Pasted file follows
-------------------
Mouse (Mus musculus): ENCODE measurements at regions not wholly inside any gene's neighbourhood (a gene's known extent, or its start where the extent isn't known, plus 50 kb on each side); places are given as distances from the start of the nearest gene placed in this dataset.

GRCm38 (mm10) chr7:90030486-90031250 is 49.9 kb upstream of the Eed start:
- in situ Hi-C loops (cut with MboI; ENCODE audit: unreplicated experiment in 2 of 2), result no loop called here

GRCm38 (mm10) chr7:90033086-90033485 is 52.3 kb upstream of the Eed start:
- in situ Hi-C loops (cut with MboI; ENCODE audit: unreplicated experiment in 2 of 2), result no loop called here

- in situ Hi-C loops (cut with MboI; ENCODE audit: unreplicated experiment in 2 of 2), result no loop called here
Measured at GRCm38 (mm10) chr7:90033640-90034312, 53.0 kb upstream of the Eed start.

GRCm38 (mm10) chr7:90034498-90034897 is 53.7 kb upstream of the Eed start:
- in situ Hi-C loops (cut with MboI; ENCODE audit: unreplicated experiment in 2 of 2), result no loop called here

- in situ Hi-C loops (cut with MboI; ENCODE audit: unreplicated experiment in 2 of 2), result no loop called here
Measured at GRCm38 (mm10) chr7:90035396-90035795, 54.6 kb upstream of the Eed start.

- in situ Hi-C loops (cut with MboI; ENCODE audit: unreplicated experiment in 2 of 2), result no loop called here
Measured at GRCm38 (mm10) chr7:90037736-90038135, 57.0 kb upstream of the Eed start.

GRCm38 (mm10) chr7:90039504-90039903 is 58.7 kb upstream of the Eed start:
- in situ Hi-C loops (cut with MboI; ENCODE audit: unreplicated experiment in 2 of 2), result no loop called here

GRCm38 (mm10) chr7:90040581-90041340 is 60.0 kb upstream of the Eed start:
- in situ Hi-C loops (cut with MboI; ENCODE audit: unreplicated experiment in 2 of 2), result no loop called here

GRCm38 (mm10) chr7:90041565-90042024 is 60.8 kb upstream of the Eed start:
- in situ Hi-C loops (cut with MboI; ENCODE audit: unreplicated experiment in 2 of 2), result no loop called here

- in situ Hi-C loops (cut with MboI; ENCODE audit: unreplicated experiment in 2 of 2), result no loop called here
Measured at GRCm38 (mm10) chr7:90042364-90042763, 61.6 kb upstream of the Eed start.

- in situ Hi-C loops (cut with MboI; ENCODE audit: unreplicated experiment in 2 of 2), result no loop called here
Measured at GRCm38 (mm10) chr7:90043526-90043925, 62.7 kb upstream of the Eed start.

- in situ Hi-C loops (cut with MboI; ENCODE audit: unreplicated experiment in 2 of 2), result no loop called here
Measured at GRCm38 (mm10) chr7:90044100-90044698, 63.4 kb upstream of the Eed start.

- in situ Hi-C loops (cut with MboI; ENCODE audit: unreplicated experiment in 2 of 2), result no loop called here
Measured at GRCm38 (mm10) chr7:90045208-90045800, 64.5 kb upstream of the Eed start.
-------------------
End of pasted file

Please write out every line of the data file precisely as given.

Mouse (Mus musculus): ENCODE measurements at regions not wholly inside any gene's neighbourhood (a gene's known extent, or its start where the extent isn't known, plus 50 kb on each side); places are given as distances from the start of the nearest gene placed in this dataset.

GRCm38 (mm10) chr7:90030486-90031250 is 49.9 kb upstream of the Eed start:
- in situ Hi-C loops (cut with MboI; ENCODE audit: unreplicated experiment in 2 of 2), result no loop called here

GRCm38 (mm10) chr7:90033086-90033485 is 52.3 kb upstream of the Eed start:
- in situ Hi-C loops (cut with MboI; ENCODE audit: unreplicated experiment in 2 of 2), result no loop called here

- in situ Hi-C loops (cut with MboI; ENCODE audit: unreplicated experiment in 2 of 2), result no loop called here
Measured at GRCm38 (mm10) chr7:90033640-90034312, 53.0 kb upstream of the Eed start.

GRCm38 (mm10) chr7:90034498-90034897 is 53.7 kb upstream of the Eed start:
- in situ Hi-C loops (cut with MboI; ENCODE audit: unreplicated experiment in 2 of 2), result no loop called here

- in situ Hi-C loops (cut with MboI; ENCODE audit: unreplicated experiment in 2 of 2), result no loop called here
Measured at GRCm38 (mm10) chr7:90035396-90035795, 54.6 kb upstream of the Eed start.

- in situ Hi-C loops (cut with MboI; ENCODE audit: unreplicated experiment in 2 of 2), result no loop called here
Measured at GRCm38 (mm10) chr7:90037736-90038135, 57.0 kb upstream of the Eed start.

GRCm38 (mm10) chr7:90039504-90039903 is 58.7 kb upstream of the Eed start:
- in situ Hi-C loops (cut with MboI; ENCODE audit: unreplicated experiment in 2 of 2), result no loop called here

GRCm38 (mm10) chr7:90040581-90041340 is 60.0 kb upstream of the Eed start:
- in situ Hi-C loops (cut with MboI; ENCODE audit: unreplicated experiment in 2 of 2), result no loop called here

GRCm38 (mm10) chr7:90041565-90042024 is 60.8 kb upstream of the Eed start:
- in situ Hi-C loops (cut with MboI; ENCODE audit: unreplicated experiment in 2 of 2), result no loop called here

- in situ Hi-C loops (cut with MboI; ENCODE audit: unreplicated experiment in 2 of 2), result no loop called here
Measured at GRCm38 (mm10) chr7:90042364-90042763, 61.6 kb upstream of the Eed start.

- in situ Hi-C loops (cut with MboI; ENCODE audit: unreplicated experiment in 2 of 2), result no loop called here
Measured at GRCm38 (mm10) chr7:90043526-90043925, 62.7 kb upstream of the Eed start.

- in situ Hi-C loops (cut with MboI; ENCODE audit: unreplicated experiment in 2 of 2), result no loop called here
Measured at GRCm38 (mm10) chr7:90044100-90044698, 63.4 kb upstream of the Eed start.

- in situ Hi-C loops (cut with MboI; ENCODE audit: unreplicated experiment in 2 of 2), result no loop called here
Measured at GRCm38 (mm10) chr7:90045208-90045800, 64.5 kb upstream of the Eed start.